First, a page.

Judges 15:14
And when he came unto Lehi, the Philistines shouted against him: and the Spirit of the LORD came mightily upon him, and the cords that were upon his arms became as flax that was burnt with fire, and his bands loosed from off his hands.
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(14) Shouted against him.—Rather, cheered as they came to meet him (LXX., ἠλάλαξαν εἰς συνάντησιν αὐτοῦ; Vulg., cum vociferantes occurrissent ei). The verb heerioo is an onomatopœia, like our “hurrah.” This was not a war cry, as in 1Samuel 17:20, but a shout of


The cords that were upon his arms became as flax.—It seems clear that the poetical colour and rhythmic structure of the narrative are influenced by some poem which described the deeds of Samson.

That was burnt with fire.—In both the LXX. and the Vulg. we find the metaphor, “flax when it has smelt the fire.”

His bands loosed.—Literally, melted, or flowed off, a highly poetic expression. A legend of Hercules in Egypt, who suddenly burst his bonds and slew the Egyptians who were leading him to sacrifice, may possibly have been coloured by this event in the life of Samson. (See Rawlinson’s Herodotus, 2, p. 70.)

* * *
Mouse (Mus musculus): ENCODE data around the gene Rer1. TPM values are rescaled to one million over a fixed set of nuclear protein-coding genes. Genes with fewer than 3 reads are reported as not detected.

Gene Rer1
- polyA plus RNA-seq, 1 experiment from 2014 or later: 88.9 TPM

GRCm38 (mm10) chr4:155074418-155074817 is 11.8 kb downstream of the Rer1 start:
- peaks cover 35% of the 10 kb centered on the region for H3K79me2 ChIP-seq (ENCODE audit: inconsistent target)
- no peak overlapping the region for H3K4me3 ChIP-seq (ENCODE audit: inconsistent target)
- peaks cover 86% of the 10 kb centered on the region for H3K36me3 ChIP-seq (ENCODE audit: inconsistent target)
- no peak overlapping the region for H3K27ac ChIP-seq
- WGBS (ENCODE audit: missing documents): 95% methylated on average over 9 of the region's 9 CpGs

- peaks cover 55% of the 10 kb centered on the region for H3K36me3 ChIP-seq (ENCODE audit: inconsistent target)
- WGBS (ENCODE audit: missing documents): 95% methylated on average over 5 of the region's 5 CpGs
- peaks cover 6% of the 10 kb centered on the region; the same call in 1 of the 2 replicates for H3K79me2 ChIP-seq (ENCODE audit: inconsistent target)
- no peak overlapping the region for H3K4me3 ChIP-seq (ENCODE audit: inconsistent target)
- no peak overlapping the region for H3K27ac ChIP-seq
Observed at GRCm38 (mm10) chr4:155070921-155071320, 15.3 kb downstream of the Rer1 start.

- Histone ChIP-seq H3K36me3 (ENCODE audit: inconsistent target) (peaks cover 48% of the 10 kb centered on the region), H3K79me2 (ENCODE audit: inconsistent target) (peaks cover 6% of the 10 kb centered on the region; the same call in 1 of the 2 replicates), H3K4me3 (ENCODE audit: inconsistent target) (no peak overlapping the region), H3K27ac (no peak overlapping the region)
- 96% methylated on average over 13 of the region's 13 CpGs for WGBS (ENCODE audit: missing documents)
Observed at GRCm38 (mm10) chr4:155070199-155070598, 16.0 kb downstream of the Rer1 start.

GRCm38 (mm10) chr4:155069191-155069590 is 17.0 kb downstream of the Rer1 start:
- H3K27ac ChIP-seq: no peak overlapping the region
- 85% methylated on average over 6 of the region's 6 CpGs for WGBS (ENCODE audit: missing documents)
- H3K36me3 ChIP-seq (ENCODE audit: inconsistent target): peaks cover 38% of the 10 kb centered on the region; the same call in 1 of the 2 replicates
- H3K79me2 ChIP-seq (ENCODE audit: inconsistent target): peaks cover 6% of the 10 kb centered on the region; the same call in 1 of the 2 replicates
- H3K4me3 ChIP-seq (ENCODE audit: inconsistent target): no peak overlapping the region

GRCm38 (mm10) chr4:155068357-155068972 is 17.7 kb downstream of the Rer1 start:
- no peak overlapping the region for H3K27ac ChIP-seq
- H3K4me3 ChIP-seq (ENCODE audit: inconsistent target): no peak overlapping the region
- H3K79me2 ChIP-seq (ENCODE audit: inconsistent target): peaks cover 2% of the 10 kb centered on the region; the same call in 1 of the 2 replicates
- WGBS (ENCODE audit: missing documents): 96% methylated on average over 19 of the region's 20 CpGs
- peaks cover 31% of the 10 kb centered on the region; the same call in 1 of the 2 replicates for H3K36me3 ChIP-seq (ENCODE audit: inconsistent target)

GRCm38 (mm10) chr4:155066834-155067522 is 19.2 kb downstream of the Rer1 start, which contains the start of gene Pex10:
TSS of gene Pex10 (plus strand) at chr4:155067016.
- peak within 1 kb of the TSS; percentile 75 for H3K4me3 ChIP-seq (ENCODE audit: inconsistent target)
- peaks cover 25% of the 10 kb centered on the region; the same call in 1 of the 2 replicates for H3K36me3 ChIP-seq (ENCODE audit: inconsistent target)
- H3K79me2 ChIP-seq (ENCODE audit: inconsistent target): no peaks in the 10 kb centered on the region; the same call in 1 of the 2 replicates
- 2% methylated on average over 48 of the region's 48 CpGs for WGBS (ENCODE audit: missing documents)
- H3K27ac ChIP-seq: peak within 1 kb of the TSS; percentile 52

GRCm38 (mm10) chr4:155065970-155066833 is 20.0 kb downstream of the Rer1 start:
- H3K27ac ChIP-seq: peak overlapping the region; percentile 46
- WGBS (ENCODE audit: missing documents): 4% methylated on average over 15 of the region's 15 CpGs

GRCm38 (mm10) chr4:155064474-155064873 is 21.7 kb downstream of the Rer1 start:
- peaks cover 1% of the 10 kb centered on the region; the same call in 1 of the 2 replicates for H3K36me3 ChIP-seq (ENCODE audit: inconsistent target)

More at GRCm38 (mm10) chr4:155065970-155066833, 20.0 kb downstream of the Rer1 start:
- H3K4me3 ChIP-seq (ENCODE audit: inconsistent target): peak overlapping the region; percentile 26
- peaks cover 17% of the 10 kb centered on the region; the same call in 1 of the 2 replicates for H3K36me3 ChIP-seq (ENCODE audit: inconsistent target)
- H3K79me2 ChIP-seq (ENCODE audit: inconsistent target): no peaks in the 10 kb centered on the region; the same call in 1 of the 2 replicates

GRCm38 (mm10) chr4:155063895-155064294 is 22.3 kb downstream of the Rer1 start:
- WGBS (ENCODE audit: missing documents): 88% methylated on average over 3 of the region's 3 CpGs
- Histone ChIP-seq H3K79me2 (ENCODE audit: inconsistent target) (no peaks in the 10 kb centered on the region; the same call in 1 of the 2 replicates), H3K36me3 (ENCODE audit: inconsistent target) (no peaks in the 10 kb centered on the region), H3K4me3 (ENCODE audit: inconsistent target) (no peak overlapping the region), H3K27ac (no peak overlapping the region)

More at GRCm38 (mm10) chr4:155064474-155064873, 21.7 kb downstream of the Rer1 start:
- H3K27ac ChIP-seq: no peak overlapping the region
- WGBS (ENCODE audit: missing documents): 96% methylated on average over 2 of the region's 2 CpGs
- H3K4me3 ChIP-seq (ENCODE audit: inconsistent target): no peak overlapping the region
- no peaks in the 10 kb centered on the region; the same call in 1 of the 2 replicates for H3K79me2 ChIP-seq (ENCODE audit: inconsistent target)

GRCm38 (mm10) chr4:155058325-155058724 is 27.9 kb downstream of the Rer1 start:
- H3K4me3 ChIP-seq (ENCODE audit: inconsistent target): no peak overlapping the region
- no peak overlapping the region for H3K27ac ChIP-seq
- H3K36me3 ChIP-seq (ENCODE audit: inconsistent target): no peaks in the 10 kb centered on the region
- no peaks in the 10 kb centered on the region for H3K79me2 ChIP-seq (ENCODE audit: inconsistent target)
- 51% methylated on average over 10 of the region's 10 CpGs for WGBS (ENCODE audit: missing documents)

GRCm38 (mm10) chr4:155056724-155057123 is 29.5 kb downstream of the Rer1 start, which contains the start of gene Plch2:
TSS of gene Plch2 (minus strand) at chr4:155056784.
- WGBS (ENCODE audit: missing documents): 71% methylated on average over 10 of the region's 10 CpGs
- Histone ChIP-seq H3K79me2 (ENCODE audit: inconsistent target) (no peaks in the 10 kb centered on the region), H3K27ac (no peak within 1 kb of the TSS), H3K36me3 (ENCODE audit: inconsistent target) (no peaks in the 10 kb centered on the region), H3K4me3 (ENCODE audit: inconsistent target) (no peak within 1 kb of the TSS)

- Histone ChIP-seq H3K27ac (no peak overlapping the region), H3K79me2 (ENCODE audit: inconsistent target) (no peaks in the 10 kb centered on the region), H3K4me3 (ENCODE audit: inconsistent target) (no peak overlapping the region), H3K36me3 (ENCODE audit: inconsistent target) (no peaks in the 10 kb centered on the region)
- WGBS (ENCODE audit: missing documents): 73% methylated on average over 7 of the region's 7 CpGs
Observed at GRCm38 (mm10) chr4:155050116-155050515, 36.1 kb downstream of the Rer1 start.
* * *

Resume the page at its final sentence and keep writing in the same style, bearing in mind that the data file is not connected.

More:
Jdg 15:14. The Philistines shouted against him — Because they had now, as they supposed, their enemy in their hands. The cords became as flax, &c. — As easily broken by him. His bands loosed from off his hands — Hebrew, were melted; that is, were dissolved as things which are melted in the fire. “This,” says Henry, “typified the resurrection of Christ, by the power of the Spirit of holiness. In this he loosed the bands of death, it being impossible he should be holden of them. And thus he triumphed over the power of darkness, which had shouted against him.”